Science and sport

Is the threat of being banned from top clubs and top players real? We connect game theory!

From the editor: hello! This is the blog of Alex Krumer, a professor at Molde University. He has a PhD in economics, but almost all of his studies are related to sports (football is a passion since 1986). Alex was born in Moldova and has worked in Israel, Norway and Switzerland. He recently gavegreat interview with Vadim Lukomsky...

Anton Pavlovich Chekhov said that if in the first act they hung a gun on the wall, then in the last act it should be fired. In the context of the earthquake in European football in the form of the announcement of the creation of the Super League, the pistol appeared many years ago, when back in 1998 the former president of Milan, Silvio Berlusconi, talked about the creation of the Super League. This threat was repeated from time to time, until last week there was a shot. The question is, was the shot a blank or a live one?

It is difficult to say, but it is important to understand the reasons for what happened. Football is consumed by billions of people all over the world. And it's not just cheap numbers tossed in the air. For example, 3.6 billion people watched the last World Cup. However, football is not considered a lucrative business. An excellent book by Stefan Zimansky and Simon Cooper, Soccernomics, provides an example that illustrates well how small football is as a business. For example, ten years ago, Real (Madrid) were the highest earning club in world football. But a company with similar earnings would only be ranked 120th in the Finnish economy. Since then, little has changed. For example, before the outbreak of the crown, Manchester United, with just over 700 million euros per year, would have ranked 90th in Finland.

So how can it be that an industry with billions of customers can't grow faster? This is exactly the question that owners of big teams (and probably not just owners of Super League teams) are asking themselves. They believe that the potential of football is much higher than what UEFA is able to realize. Simply put, team owners want more money. We may not like it, but it's a perfectly legitimate requirement outside of the football world, where there is less room for emotion (after all, we also want higher wages and for that we also change jobs from time to time).

UEFA understands that its power will suffer greatly, and therefore immediately moves to the stage of threats. The first threat is that Super League teams will be removed from local leagues. The second threat is that players from the Super League teams will not be able to participate in the World and European Championships. This raises the question of whether these threats are serious threats or unreliable threats.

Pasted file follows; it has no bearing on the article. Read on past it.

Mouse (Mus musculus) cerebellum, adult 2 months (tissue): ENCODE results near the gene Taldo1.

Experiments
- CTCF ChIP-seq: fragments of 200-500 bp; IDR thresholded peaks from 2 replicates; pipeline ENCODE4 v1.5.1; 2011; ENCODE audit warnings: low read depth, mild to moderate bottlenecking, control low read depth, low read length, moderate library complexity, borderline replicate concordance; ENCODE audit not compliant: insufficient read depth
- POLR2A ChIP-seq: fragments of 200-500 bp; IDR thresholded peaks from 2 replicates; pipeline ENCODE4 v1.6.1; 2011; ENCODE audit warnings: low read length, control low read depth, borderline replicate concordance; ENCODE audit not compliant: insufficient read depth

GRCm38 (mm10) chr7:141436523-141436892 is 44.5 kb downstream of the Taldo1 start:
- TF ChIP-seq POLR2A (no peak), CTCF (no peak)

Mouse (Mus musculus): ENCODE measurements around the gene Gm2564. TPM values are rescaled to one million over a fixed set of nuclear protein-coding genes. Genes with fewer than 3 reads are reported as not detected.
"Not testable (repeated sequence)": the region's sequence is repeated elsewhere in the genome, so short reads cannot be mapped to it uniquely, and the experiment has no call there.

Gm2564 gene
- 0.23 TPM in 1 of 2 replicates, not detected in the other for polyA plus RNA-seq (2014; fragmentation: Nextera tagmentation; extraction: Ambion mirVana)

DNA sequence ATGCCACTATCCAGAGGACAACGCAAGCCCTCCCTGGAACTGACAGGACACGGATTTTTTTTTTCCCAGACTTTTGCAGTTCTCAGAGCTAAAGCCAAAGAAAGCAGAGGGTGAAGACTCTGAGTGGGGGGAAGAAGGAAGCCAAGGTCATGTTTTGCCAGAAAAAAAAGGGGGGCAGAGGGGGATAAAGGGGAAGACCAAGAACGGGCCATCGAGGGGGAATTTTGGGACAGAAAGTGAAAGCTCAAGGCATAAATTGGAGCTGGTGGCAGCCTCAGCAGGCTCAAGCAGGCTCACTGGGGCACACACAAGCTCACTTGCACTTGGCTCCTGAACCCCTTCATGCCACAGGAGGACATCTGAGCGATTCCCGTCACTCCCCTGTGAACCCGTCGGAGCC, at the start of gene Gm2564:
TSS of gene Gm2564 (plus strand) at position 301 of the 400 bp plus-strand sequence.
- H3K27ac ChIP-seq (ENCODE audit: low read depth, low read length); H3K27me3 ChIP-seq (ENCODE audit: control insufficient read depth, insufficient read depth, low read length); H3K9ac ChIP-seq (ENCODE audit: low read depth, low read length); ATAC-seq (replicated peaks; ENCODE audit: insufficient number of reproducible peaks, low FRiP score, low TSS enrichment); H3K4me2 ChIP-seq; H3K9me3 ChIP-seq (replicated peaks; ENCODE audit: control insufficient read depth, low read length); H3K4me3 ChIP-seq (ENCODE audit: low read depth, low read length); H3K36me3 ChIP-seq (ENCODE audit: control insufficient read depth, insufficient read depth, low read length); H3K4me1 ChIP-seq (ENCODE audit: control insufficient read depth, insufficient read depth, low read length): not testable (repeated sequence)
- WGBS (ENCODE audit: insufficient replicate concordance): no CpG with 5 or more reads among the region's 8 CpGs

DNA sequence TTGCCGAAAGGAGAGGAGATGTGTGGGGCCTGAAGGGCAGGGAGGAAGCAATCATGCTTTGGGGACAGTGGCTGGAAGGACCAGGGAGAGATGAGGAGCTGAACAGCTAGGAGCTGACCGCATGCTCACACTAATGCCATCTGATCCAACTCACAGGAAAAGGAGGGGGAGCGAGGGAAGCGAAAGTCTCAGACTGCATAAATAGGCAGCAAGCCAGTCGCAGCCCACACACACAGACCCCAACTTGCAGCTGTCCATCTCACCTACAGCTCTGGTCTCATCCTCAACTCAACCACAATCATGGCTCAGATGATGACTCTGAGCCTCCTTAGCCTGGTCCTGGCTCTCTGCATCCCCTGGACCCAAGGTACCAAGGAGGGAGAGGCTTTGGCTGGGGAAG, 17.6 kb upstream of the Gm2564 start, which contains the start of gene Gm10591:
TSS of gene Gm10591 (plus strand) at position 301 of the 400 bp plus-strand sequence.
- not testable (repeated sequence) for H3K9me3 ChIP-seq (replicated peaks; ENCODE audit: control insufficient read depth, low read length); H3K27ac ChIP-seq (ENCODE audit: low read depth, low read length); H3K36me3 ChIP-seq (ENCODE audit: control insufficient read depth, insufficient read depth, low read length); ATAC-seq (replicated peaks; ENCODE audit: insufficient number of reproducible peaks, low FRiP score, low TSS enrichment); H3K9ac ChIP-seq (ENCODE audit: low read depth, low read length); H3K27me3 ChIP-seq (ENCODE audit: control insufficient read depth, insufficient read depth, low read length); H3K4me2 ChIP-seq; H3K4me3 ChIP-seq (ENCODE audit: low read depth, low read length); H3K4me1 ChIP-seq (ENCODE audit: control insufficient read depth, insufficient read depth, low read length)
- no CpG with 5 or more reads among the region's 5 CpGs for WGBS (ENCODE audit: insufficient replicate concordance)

Here we will use terminology from the field of game theory, which is a branch of mathematics, economics and psychology that analyzes situations of conflict or cooperation between decision makers. The definition of an unreliable threat refers to a threat posed by a rational person in a series of games that he could not best fulfill. Assuming that the people involved are reasonable people, I find it hard to believe that UEFA's threats are indeed real threats. There are several rational and one legal explanation for this.

First, it's hard for me to imagine how La Liga will voluntarily (and not voluntarily) exclude the three largest teams that bring it the highest rating and income. Will La Liga be able to make more money without Barcelona and Real Madrid than with them? If the answer is no, then the threat of their exclusion is unreliable. This is on condition that when the emotions have passed, people will return to practical thinking.

The second explanation is similar to the first one: is it possible that, for example, the Portuguese association will voluntarily (and not voluntarily) agree to prevent Cristiano Ronaldo from joining the national team at the upcoming European Championship? Will the sponsors of Euro 2020 (or 2021) agree to give the same amount of money, knowing that the big stars will not play in this tournament? If the answer is no, then the threat to keep these players out of Euro 2021 is an unreliable threat.

And the last explanation is generally related to speed skating competition. Yes, the lifebuoy can come from there. In short, the story is this: in 2014, a pair of professional skaters from the Netherlands (Olympic champion Mark Tuytert and Nils Kiertsholt) decided to hold several show competitions in Dubai not under the auspices of the International Skating Union (ISU). In response, the ISU disqualified them for life. But after a long and tedious trial, the European Court of Justice ruled that this disqualification was illegal. Thus, in addition to the rationality approach, the legal issue indicates that UEFA will find it difficult to implement its threats (although the UK is no longer an EU member, which may help UEFA in the case of English teams, although not likely).

Mark Tuytert

In conclusion, I cannot predict how the saga will end, but once you stop feeling upset and remembering how good it was in the past (was it really good?), You know that there will be changes, because football is too big a sport. to ignore changes in thinking and rely only on memories of a holy past.

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Photo: / Michael Regan, Streeter Lecka;

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